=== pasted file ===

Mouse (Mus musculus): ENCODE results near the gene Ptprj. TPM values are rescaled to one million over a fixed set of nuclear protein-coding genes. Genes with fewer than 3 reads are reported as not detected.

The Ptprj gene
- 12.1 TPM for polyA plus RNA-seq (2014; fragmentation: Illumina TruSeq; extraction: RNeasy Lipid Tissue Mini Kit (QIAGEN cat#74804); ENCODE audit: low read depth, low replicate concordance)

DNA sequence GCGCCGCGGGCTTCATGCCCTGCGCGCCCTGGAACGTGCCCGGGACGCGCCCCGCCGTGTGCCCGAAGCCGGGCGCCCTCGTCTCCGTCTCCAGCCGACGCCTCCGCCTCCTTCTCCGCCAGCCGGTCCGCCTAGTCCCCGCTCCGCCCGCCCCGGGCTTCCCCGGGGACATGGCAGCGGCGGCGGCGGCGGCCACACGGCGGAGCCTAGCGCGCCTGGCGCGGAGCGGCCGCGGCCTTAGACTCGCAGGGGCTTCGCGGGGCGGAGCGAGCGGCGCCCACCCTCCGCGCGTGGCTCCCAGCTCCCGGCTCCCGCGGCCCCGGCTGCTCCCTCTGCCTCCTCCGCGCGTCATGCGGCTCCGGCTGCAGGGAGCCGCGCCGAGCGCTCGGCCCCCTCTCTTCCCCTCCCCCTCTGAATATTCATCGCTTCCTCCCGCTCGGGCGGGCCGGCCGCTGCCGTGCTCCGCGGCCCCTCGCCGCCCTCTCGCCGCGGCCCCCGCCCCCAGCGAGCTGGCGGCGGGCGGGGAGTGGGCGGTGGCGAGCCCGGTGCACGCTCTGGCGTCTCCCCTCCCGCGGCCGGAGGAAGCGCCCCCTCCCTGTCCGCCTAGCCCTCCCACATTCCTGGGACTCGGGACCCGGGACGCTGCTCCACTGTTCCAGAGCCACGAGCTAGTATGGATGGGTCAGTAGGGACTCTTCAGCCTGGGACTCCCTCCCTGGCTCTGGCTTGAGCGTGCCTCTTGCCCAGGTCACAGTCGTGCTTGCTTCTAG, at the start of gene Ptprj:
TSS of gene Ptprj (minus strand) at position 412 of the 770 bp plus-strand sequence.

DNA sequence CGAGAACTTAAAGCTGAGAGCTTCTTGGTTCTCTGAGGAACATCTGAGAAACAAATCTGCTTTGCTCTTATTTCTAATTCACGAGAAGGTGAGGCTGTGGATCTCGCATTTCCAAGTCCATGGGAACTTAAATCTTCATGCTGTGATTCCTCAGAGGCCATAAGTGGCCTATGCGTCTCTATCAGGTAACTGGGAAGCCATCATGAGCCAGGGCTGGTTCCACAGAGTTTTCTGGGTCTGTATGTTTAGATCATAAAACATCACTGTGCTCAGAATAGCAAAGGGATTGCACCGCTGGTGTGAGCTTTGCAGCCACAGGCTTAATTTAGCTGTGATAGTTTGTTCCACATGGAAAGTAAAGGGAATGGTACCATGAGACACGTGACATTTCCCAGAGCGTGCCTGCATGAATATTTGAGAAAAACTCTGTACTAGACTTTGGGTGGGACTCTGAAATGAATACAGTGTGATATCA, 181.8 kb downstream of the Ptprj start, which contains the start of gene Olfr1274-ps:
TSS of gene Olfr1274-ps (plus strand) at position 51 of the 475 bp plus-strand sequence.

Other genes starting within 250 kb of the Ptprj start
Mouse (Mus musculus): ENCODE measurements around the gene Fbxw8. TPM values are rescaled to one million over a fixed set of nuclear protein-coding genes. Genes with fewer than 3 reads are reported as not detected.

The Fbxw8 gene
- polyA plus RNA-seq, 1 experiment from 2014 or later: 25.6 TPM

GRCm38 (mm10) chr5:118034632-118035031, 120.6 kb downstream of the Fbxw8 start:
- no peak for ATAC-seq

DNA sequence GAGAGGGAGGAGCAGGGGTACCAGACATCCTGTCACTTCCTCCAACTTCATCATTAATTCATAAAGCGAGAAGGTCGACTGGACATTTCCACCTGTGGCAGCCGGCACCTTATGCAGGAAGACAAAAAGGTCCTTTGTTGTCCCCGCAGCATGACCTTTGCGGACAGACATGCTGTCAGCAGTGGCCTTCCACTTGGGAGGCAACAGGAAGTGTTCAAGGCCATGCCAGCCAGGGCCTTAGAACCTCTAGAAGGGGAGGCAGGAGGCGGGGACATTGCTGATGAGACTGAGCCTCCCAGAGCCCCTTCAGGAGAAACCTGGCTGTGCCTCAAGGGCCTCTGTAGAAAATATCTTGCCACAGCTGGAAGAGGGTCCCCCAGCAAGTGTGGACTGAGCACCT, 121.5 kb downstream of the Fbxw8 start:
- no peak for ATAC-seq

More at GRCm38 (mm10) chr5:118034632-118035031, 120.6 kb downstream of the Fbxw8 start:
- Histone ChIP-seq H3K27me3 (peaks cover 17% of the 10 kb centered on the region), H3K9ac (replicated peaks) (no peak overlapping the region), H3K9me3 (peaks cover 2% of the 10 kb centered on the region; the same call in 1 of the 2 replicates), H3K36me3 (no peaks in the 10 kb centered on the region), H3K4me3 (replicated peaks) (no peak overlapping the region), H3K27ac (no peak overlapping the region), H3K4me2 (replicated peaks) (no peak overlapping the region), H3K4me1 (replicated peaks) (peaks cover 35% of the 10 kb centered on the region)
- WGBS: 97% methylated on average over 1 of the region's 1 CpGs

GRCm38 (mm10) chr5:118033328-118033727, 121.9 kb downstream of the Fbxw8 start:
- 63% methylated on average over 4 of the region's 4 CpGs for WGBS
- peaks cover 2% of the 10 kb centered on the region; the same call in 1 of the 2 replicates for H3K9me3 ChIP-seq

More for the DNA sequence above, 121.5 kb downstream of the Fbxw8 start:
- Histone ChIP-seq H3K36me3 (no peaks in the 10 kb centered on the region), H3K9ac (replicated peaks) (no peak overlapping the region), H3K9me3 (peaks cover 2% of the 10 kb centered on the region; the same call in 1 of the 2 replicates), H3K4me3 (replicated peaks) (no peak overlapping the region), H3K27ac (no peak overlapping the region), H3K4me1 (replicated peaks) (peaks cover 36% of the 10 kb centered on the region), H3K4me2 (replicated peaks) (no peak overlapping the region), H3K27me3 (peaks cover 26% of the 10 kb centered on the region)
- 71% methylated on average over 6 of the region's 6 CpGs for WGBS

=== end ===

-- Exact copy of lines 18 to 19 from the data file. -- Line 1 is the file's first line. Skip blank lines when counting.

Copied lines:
- WGBS: 97% methylated on average over 1 of the region's 1 CpGs

GRCm38 (mm10) chr5:118033328-118033727, 121.9 kb downstream of the Fbxw8 start: